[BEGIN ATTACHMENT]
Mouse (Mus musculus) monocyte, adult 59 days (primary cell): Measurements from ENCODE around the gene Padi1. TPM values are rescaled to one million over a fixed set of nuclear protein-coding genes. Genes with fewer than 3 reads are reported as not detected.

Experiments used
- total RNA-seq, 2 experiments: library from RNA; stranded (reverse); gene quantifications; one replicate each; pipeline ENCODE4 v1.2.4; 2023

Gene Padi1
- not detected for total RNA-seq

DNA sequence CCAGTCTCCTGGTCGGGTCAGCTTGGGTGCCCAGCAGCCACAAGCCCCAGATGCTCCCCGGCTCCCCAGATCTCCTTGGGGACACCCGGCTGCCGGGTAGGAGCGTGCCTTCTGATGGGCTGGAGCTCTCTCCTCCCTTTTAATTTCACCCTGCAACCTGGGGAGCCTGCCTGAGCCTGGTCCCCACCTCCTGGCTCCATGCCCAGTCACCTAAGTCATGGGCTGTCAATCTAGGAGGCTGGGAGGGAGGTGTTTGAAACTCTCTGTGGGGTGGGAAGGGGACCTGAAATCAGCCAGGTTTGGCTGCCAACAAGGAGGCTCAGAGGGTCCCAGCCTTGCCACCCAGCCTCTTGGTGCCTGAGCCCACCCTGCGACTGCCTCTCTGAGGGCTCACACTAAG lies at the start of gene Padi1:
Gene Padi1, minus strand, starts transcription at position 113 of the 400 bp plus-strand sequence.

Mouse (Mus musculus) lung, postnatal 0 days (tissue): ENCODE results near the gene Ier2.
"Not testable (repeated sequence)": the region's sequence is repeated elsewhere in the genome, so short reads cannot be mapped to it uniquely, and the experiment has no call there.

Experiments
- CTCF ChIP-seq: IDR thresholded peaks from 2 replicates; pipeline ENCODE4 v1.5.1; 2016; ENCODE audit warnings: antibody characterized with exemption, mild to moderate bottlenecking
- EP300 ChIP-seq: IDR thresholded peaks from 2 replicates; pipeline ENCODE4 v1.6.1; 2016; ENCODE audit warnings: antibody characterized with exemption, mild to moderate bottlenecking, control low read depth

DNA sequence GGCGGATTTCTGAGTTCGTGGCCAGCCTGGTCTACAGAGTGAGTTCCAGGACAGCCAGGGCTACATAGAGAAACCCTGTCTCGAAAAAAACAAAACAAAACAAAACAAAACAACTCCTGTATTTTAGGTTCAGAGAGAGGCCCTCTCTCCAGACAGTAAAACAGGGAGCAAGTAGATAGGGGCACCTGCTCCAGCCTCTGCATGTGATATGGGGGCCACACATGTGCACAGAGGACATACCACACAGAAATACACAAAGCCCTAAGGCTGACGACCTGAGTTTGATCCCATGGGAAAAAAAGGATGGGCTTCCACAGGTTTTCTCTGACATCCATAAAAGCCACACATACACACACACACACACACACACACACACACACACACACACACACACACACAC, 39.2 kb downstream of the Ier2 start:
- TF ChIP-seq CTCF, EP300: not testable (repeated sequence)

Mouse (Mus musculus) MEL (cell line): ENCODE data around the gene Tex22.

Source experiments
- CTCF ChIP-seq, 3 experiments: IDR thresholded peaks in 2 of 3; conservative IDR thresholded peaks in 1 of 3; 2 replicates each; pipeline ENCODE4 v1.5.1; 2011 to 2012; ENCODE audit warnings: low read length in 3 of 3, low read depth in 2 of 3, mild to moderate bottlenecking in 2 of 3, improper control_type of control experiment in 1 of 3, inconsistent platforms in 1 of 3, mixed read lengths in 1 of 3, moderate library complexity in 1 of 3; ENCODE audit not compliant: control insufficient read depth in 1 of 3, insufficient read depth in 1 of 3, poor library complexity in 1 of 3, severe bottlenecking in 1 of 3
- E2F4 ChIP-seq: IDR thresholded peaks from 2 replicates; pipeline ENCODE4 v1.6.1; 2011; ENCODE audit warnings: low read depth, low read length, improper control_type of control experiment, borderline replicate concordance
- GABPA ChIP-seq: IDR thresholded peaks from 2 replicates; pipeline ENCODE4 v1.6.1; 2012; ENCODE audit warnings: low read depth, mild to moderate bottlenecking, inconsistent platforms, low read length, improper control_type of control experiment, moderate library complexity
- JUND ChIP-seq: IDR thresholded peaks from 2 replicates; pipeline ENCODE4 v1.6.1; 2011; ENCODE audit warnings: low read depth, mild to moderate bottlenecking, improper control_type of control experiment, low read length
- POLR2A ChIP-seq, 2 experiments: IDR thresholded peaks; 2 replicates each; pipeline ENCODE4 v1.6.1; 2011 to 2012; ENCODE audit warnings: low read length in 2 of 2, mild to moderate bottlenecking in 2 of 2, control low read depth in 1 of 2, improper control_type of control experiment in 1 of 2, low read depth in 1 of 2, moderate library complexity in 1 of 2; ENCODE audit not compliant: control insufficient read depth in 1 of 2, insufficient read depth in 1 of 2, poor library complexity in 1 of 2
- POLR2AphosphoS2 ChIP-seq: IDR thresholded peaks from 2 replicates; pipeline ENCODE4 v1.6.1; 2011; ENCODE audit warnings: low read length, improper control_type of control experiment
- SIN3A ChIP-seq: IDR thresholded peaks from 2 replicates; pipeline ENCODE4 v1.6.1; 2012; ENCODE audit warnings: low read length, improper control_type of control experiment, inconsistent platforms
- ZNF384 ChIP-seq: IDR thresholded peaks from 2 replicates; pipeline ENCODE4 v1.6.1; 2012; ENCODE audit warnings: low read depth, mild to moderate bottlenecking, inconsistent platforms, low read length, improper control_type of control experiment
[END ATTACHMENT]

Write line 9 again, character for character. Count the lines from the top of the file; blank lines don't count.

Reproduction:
"Not testable (repeated sequence)": the region's sequence is repeated elsewhere in the genome, so short reads cannot be mapped to it uniquely, and the experiment has no call there.